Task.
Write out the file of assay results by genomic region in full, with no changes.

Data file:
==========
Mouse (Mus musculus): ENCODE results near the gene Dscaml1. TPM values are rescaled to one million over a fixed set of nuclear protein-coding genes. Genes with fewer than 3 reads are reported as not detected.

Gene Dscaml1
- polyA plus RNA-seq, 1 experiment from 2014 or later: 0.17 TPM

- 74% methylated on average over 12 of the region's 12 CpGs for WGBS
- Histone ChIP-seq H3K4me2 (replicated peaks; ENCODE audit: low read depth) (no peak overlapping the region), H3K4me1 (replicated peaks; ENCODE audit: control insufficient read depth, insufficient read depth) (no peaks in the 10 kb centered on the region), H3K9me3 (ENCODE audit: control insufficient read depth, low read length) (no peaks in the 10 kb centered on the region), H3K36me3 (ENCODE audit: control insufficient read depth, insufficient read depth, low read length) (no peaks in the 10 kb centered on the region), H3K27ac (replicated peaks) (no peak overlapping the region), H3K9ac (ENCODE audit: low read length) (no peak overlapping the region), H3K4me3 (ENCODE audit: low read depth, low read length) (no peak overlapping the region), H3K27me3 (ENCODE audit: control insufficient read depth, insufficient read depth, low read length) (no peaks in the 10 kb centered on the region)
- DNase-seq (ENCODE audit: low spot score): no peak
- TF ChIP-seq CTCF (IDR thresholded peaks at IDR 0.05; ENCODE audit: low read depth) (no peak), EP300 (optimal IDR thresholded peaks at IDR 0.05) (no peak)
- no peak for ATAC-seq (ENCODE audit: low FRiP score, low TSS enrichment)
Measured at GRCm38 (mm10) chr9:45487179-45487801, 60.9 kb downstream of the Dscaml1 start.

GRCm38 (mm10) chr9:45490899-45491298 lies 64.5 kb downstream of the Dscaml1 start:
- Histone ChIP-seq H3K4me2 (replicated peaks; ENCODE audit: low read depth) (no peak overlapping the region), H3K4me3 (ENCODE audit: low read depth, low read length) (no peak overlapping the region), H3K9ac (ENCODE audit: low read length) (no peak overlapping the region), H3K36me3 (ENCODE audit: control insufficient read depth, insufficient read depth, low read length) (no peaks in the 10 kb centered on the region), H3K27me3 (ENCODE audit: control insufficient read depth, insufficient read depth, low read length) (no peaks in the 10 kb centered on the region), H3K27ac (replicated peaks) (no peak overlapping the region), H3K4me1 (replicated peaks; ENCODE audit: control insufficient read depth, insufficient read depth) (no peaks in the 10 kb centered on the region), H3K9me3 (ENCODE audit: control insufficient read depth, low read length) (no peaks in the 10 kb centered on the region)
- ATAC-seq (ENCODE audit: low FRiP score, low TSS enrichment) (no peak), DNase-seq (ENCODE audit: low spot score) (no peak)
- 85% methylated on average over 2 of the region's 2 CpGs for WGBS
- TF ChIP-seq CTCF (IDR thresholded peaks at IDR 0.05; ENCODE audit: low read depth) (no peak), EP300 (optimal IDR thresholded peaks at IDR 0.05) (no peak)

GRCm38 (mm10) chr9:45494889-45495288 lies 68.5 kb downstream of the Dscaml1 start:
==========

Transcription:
Mouse (Mus musculus): ENCODE results near the gene Dscaml1. TPM values are rescaled to one million over a fixed set of nuclear protein-coding genes. Genes with fewer than 3 reads are reported as not detected.

Gene Dscaml1
- polyA plus RNA-seq, 1 experiment from 2014 or later: 0.17 TPM

- 74% methylated on average over 12 of the region's 12 CpGs for WGBS
- Histone ChIP-seq H3K4me2 (replicated peaks; ENCODE audit: low read depth) (no peak overlapping the region), H3K4me1 (replicated peaks; ENCODE audit: control insufficient read depth, insufficient read depth) (no peaks in the 10 kb centered on the region), H3K9me3 (ENCODE audit: control insufficient read depth, low read length) (no peaks in the 10 kb centered on the region), H3K36me3 (ENCODE audit: control insufficient read depth, insufficient read depth, low read length) (no peaks in the 10 kb centered on the region), H3K27ac (replicated peaks) (no peak overlapping the region), H3K9ac (ENCODE audit: low read length) (no peak overlapping the region), H3K4me3 (ENCODE audit: low read depth, low read length) (no peak overlapping the region), H3K27me3 (ENCODE audit: control insufficient read depth, insufficient read depth, low read length) (no peaks in the 10 kb centered on the region)
- DNase-seq (ENCODE audit: low spot score): no peak
- TF ChIP-seq CTCF (IDR thresholded peaks at IDR 0.05; ENCODE audit: low read depth) (no peak), EP300 (optimal IDR thresholded peaks at IDR 0.05) (no peak)
- no peak for ATAC-seq (ENCODE audit: low FRiP score, low TSS enrichment)
Measured at GRCm38 (mm10) chr9:45487179-45487801, 60.9 kb downstream of the Dscaml1 start.

GRCm38 (mm10) chr9:45490899-45491298 lies 64.5 kb downstream of the Dscaml1 start:
- Histone ChIP-seq H3K4me2 (replicated peaks; ENCODE audit: low read depth) (no peak overlapping the region), H3K4me3 (ENCODE audit: low read depth, low read length) (no peak overlapping the region), H3K9ac (ENCODE audit: low read length) (no peak overlapping the region), H3K36me3 (ENCODE audit: control insufficient read depth, insufficient read depth, low read length) (no peaks in the 10 kb centered on the region), H3K27me3 (ENCODE audit: control insufficient read depth, insufficient read depth, low read length) (no peaks in the 10 kb centered on the region), H3K27ac (replicated peaks) (no peak overlapping the region), H3K4me1 (replicated peaks; ENCODE audit: control insufficient read depth, insufficient read depth) (no peaks in the 10 kb centered on the region), H3K9me3 (ENCODE audit: control insufficient read depth, low read length) (no peaks in the 10 kb centered on the region)
- ATAC-seq (ENCODE audit: low FRiP score, low TSS enrichment) (no peak), DNase-seq (ENCODE audit: low spot score) (no peak)
- 85% methylated on average over 2 of the region's 2 CpGs for WGBS
- TF ChIP-seq CTCF (IDR thresholded peaks at IDR 0.05; ENCODE audit: low read depth) (no peak), EP300 (optimal IDR thresholded peaks at IDR 0.05) (no peak)

GRCm38 (mm10) chr9:45494889-45495288 lies 68.5 kb downstream of the Dscaml1 start: